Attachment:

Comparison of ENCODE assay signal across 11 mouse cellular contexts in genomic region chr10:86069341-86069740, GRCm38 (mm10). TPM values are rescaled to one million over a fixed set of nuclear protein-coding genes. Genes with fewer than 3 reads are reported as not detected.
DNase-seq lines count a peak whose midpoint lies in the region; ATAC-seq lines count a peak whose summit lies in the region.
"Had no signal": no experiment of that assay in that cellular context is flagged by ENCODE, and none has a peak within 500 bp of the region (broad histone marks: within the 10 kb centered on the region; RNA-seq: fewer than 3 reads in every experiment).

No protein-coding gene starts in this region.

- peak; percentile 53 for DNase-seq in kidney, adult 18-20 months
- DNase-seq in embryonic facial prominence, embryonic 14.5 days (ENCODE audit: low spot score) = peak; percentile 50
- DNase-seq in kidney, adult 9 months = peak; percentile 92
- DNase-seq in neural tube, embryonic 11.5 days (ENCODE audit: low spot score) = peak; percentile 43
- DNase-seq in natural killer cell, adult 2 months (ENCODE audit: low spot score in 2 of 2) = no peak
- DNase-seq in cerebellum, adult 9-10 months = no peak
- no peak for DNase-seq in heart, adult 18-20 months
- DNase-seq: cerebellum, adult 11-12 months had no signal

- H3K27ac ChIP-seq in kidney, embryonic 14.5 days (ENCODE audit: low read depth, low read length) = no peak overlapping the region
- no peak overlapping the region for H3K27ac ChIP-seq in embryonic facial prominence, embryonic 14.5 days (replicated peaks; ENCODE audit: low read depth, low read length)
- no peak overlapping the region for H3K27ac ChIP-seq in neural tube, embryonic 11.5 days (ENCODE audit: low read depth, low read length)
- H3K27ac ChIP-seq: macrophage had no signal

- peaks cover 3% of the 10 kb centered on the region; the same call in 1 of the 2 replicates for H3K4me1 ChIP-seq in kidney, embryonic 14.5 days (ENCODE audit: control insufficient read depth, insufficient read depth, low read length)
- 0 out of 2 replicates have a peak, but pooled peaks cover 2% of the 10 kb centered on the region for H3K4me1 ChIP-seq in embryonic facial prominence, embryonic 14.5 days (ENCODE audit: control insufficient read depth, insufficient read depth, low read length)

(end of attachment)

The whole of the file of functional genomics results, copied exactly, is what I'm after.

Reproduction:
Comparison of ENCODE assay signal across 11 mouse cellular contexts in genomic region chr10:86069341-86069740, GRCm38 (mm10). TPM values are rescaled to one million over a fixed set of nuclear protein-coding genes. Genes with fewer than 3 reads are reported as not detected.
DNase-seq lines count a peak whose midpoint lies in the region; ATAC-seq lines count a peak whose summit lies in the region.
"Had no signal": no experiment of that assay in that cellular context is flagged by ENCODE, and none has a peak within 500 bp of the region (broad histone marks: within the 10 kb centered on the region; RNA-seq: fewer than 3 reads in every experiment).

No protein-coding gene starts in this region.

- peak; percentile 53 for DNase-seq in kidney, adult 18-20 months
- DNase-seq in embryonic facial prominence, embryonic 14.5 days (ENCODE audit: low spot score) = peak; percentile 50
- DNase-seq in kidney, adult 9 months = peak; percentile 92
- DNase-seq in neural tube, embryonic 11.5 days (ENCODE audit: low spot score) = peak; percentile 43
- DNase-seq in natural killer cell, adult 2 months (ENCODE audit: low spot score in 2 of 2) = no peak
- DNase-seq in cerebellum, adult 9-10 months = no peak
- no peak for DNase-seq in heart, adult 18-20 months
- DNase-seq: cerebellum, adult 11-12 months had no signal

- H3K27ac ChIP-seq in kidney, embryonic 14.5 days (ENCODE audit: low read depth, low read length) = no peak overlapping the region
- no peak overlapping the region for H3K27ac ChIP-seq in embryonic facial prominence, embryonic 14.5 days (replicated peaks; ENCODE audit: low read depth, low read length)
- no peak overlapping the region for H3K27ac ChIP-seq in neural tube, embryonic 11.5 days (ENCODE audit: low read depth, low read length)
- H3K27ac ChIP-seq: macrophage had no signal

- peaks cover 3% of the 10 kb centered on the region; the same call in 1 of the 2 replicates for H3K4me1 ChIP-seq in kidney, embryonic 14.5 days (ENCODE audit: control insufficient read depth, insufficient read depth, low read length)
- 0 out of 2 replicates have a peak, but pooled peaks cover 2% of the 10 kb centered on the region for H3K4me1 ChIP-seq in embryonic facial prominence, embryonic 14.5 days (ENCODE audit: control insufficient read depth, insufficient read depth, low read length)